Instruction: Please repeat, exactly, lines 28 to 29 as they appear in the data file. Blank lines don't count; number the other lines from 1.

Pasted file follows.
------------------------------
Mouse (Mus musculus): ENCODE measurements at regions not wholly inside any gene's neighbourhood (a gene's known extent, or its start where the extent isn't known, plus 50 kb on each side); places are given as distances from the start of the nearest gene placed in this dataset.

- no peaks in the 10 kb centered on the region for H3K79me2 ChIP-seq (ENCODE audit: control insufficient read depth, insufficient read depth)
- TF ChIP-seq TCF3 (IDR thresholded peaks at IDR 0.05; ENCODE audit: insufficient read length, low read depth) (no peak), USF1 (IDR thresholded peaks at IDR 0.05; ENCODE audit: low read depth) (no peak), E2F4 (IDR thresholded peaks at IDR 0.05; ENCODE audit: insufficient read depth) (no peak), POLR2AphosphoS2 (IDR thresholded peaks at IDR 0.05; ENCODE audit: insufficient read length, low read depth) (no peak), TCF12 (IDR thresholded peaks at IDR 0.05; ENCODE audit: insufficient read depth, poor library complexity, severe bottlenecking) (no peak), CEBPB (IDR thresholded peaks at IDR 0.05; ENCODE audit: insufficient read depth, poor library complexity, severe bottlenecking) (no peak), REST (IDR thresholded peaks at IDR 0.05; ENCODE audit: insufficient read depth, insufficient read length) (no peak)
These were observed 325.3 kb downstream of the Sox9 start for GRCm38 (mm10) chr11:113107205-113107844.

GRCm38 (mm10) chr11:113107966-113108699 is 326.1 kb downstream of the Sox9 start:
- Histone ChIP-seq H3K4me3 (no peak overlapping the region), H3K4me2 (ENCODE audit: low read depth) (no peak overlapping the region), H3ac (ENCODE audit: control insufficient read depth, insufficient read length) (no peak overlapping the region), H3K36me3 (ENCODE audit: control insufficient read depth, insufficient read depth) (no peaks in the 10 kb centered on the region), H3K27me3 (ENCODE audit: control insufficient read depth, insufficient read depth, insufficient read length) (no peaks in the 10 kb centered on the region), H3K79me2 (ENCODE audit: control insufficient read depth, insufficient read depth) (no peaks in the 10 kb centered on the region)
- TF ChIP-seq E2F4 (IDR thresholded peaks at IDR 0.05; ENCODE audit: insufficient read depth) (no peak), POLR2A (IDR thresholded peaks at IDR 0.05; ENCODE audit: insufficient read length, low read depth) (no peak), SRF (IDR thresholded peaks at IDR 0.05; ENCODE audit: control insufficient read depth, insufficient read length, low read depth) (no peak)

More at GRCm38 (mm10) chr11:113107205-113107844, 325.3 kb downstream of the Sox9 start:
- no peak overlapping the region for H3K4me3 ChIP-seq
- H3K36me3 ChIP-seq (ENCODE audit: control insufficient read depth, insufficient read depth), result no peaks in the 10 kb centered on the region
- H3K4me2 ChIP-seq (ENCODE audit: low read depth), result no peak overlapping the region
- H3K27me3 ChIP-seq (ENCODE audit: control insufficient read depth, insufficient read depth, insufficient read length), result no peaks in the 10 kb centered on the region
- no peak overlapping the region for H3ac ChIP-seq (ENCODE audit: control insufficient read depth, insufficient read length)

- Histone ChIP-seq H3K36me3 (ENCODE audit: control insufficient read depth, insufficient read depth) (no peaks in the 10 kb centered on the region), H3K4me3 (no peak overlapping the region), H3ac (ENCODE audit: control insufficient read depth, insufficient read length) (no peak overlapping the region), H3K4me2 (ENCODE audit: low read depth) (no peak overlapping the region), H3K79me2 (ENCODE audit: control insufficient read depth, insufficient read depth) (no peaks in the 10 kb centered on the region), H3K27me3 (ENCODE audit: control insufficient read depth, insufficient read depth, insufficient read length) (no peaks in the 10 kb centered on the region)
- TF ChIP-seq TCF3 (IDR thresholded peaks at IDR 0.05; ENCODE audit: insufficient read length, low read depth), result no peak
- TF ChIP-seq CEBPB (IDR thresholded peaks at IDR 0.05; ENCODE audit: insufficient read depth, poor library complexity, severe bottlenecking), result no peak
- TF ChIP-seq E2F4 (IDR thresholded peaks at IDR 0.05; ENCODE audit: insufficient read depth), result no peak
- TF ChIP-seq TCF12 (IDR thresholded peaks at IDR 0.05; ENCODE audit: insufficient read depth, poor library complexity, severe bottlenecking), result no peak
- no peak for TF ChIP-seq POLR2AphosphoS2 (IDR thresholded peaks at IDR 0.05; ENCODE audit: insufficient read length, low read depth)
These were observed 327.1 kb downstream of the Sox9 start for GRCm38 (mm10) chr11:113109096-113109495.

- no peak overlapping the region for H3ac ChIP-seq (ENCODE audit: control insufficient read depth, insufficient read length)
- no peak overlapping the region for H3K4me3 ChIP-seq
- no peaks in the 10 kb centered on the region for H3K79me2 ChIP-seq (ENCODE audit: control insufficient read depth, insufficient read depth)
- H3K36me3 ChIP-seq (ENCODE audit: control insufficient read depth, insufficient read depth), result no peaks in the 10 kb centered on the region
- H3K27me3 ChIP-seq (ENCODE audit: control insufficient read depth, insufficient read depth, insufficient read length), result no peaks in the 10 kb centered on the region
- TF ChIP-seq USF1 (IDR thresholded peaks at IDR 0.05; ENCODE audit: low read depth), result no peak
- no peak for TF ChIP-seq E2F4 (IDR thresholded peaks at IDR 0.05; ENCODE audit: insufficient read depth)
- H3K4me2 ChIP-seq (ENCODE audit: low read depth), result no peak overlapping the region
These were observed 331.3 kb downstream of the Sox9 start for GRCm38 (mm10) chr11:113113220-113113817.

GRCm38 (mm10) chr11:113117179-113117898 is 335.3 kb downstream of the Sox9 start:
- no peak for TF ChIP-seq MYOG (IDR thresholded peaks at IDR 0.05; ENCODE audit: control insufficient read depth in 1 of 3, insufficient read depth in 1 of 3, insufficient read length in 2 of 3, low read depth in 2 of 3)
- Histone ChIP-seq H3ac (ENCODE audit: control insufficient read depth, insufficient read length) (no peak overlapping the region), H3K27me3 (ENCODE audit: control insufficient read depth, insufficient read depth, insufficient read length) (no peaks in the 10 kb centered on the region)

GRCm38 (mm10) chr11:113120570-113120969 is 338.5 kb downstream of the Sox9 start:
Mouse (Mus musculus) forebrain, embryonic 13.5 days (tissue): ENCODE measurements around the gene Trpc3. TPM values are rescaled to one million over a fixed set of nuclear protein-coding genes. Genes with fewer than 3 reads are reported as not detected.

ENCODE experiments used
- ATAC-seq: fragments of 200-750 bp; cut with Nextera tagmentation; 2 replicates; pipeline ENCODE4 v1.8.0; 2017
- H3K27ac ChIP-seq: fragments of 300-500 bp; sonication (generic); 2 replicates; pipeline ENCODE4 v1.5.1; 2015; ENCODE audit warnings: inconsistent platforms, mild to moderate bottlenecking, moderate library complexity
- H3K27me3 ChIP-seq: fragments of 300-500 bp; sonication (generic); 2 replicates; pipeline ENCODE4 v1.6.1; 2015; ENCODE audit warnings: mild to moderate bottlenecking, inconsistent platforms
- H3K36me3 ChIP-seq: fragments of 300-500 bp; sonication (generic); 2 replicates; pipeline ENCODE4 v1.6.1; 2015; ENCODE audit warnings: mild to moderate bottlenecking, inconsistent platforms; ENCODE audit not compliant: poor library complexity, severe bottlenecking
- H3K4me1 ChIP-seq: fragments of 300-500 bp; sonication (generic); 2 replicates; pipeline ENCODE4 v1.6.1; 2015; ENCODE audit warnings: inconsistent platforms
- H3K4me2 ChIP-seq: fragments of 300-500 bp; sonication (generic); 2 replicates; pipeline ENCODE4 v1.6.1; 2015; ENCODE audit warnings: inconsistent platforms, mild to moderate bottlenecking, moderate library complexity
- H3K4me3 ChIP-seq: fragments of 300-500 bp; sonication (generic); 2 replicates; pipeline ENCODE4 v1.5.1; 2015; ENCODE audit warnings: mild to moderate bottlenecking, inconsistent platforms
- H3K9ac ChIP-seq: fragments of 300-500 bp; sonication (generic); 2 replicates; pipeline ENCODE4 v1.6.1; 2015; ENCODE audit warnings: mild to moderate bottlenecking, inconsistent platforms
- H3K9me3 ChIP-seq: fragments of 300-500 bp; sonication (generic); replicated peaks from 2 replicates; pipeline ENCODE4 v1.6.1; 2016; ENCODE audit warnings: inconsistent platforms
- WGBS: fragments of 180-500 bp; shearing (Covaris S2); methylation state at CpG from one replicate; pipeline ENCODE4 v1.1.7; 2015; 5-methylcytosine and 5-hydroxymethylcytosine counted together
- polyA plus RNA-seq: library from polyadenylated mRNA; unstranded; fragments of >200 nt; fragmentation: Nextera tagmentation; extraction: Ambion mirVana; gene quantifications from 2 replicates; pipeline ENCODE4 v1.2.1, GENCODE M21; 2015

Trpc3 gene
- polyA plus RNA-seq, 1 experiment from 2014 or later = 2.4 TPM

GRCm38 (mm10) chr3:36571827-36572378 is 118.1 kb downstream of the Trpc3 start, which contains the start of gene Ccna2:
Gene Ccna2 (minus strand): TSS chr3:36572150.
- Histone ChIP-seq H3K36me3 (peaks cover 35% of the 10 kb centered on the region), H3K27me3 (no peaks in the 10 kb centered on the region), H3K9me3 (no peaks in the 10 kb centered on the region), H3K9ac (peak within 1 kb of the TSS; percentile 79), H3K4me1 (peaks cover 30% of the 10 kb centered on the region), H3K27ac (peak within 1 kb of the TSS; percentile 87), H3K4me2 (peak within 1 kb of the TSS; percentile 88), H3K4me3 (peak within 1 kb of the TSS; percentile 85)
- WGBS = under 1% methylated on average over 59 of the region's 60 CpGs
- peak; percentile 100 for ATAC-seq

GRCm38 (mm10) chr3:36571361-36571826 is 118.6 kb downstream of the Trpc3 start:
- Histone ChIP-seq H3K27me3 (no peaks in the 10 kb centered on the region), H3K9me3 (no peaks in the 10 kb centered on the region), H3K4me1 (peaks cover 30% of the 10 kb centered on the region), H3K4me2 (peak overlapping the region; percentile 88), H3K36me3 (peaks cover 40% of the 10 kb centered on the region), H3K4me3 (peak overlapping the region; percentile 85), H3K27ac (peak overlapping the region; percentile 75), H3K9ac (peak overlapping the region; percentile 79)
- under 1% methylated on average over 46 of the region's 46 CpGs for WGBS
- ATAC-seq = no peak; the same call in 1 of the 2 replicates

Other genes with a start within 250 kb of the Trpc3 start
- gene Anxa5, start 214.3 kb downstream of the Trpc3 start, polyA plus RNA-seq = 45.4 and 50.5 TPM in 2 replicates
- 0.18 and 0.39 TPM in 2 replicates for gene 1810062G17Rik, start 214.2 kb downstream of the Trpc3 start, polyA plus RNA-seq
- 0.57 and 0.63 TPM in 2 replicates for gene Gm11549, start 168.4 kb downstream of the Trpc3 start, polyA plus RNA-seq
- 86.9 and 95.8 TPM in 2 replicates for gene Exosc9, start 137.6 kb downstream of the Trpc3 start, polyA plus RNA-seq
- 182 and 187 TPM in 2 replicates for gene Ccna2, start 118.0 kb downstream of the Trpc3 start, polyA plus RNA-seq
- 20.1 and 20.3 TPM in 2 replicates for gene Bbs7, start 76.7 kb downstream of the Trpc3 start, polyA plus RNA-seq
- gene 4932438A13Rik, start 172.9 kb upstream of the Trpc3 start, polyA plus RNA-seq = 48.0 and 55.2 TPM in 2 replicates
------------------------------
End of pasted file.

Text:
- H3K4me2 ChIP-seq (ENCODE audit: low read depth), result no peak overlapping the region
These were observed 331.3 kb downstream of the Sox9 start for GRCm38 (mm10) chr11:113113220-113113817.